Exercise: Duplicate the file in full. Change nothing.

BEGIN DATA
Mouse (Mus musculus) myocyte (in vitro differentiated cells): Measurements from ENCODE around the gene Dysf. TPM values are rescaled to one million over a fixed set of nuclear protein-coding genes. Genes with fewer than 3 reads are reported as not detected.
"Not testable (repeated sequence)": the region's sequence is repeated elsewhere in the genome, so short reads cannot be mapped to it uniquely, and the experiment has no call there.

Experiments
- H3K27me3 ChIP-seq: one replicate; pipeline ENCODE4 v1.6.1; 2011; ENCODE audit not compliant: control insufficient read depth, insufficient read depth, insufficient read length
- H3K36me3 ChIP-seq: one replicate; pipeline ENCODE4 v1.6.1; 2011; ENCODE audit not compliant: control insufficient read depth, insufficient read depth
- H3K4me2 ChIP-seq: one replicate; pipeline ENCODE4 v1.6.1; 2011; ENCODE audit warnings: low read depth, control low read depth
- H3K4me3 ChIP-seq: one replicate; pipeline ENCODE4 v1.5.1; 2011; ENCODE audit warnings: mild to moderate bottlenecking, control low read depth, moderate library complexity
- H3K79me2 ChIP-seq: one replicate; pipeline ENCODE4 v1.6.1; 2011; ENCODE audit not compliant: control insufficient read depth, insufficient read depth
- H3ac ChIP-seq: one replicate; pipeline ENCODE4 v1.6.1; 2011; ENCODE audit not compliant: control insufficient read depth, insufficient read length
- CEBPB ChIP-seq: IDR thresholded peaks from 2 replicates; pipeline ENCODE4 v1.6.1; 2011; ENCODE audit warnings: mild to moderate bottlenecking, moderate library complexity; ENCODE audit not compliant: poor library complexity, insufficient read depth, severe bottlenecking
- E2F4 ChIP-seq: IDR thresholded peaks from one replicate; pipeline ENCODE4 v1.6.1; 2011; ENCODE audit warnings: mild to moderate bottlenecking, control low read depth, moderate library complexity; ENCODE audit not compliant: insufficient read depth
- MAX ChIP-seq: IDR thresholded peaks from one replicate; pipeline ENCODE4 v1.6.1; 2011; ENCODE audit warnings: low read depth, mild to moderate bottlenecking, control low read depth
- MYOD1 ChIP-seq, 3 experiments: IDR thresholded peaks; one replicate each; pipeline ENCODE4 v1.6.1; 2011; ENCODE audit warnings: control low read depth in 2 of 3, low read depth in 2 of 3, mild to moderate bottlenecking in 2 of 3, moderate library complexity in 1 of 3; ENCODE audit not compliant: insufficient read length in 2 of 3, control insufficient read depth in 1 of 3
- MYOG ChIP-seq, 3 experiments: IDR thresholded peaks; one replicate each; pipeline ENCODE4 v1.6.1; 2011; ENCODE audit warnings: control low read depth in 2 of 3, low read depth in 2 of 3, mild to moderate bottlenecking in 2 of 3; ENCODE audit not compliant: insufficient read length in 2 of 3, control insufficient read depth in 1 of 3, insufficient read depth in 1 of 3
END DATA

Mouse (Mus musculus) myocyte (in vitro differentiated cells): Measurements from ENCODE around the gene Dysf. TPM values are rescaled to one million over a fixed set of nuclear protein-coding genes. Genes with fewer than 3 reads are reported as not detected.
"Not testable (repeated sequence)": the region's sequence is repeated elsewhere in the genome, so short reads cannot be mapped to it uniquely, and the experiment has no call there.

Experiments
- H3K27me3 ChIP-seq: one replicate; pipeline ENCODE4 v1.6.1; 2011; ENCODE audit not compliant: control insufficient read depth, insufficient read depth, insufficient read length
- H3K36me3 ChIP-seq: one replicate; pipeline ENCODE4 v1.6.1; 2011; ENCODE audit not compliant: control insufficient read depth, insufficient read depth
- H3K4me2 ChIP-seq: one replicate; pipeline ENCODE4 v1.6.1; 2011; ENCODE audit warnings: low read depth, control low read depth
- H3K4me3 ChIP-seq: one replicate; pipeline ENCODE4 v1.5.1; 2011; ENCODE audit warnings: mild to moderate bottlenecking, control low read depth, moderate library complexity
- H3K79me2 ChIP-seq: one replicate; pipeline ENCODE4 v1.6.1; 2011; ENCODE audit not compliant: control insufficient read depth, insufficient read depth
- H3ac ChIP-seq: one replicate; pipeline ENCODE4 v1.6.1; 2011; ENCODE audit not compliant: control insufficient read depth, insufficient read length
- CEBPB ChIP-seq: IDR thresholded peaks from 2 replicates; pipeline ENCODE4 v1.6.1; 2011; ENCODE audit warnings: mild to moderate bottlenecking, moderate library complexity; ENCODE audit not compliant: poor library complexity, insufficient read depth, severe bottlenecking
- E2F4 ChIP-seq: IDR thresholded peaks from one replicate; pipeline ENCODE4 v1.6.1; 2011; ENCODE audit warnings: mild to moderate bottlenecking, control low read depth, moderate library complexity; ENCODE audit not compliant: insufficient read depth
- MAX ChIP-seq: IDR thresholded peaks from one replicate; pipeline ENCODE4 v1.6.1; 2011; ENCODE audit warnings: low read depth, mild to moderate bottlenecking, control low read depth
- MYOD1 ChIP-seq, 3 experiments: IDR thresholded peaks; one replicate each; pipeline ENCODE4 v1.6.1; 2011; ENCODE audit warnings: control low read depth in 2 of 3, low read depth in 2 of 3, mild to moderate bottlenecking in 2 of 3, moderate library complexity in 1 of 3; ENCODE audit not compliant: insufficient read length in 2 of 3, control insufficient read depth in 1 of 3
- MYOG ChIP-seq, 3 experiments: IDR thresholded peaks; one replicate each; pipeline ENCODE4 v1.6.1; 2011; ENCODE audit warnings: control low read depth in 2 of 3, low read depth in 2 of 3, mild to moderate bottlenecking in 2 of 3; ENCODE audit not compliant: insufficient read length in 2 of 3, control insufficient read depth in 1 of 3, insufficient read depth in 1 of 3